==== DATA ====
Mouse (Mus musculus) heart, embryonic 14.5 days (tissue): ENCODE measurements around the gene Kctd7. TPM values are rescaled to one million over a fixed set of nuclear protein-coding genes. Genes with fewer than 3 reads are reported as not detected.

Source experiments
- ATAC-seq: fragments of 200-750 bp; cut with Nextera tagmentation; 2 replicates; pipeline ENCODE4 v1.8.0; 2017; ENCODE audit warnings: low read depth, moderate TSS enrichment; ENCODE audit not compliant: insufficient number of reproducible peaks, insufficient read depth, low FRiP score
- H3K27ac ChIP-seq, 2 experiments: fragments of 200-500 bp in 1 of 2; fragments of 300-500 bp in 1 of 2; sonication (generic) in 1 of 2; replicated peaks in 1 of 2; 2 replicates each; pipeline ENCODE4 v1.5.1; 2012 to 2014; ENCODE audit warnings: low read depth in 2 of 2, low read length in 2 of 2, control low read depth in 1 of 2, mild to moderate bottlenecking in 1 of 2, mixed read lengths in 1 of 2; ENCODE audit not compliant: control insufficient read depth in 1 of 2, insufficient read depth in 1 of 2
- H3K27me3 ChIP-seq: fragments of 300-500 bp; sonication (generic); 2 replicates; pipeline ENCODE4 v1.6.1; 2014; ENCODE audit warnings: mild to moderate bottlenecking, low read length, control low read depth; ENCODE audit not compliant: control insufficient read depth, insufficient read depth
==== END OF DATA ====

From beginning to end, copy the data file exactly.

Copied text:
Mouse (Mus musculus) heart, embryonic 14.5 days (tissue): ENCODE measurements around the gene Kctd7. TPM values are rescaled to one million over a fixed set of nuclear protein-coding genes. Genes with fewer than 3 reads are reported as not detected.

Source experiments
- ATAC-seq: fragments of 200-750 bp; cut with Nextera tagmentation; 2 replicates; pipeline ENCODE4 v1.8.0; 2017; ENCODE audit warnings: low read depth, moderate TSS enrichment; ENCODE audit not compliant: insufficient number of reproducible peaks, insufficient read depth, low FRiP score
- H3K27ac ChIP-seq, 2 experiments: fragments of 200-500 bp in 1 of 2; fragments of 300-500 bp in 1 of 2; sonication (generic) in 1 of 2; replicated peaks in 1 of 2; 2 replicates each; pipeline ENCODE4 v1.5.1; 2012 to 2014; ENCODE audit warnings: low read depth in 2 of 2, low read length in 2 of 2, control low read depth in 1 of 2, mild to moderate bottlenecking in 1 of 2, mixed read lengths in 1 of 2; ENCODE audit not compliant: control insufficient read depth in 1 of 2, insufficient read depth in 1 of 2
- H3K27me3 ChIP-seq: fragments of 300-500 bp; sonication (generic); 2 replicates; pipeline ENCODE4 v1.6.1; 2014; ENCODE audit warnings: mild to moderate bottlenecking, low read length, control low read depth; ENCODE audit not compliant: control insufficient read depth, insufficient read depth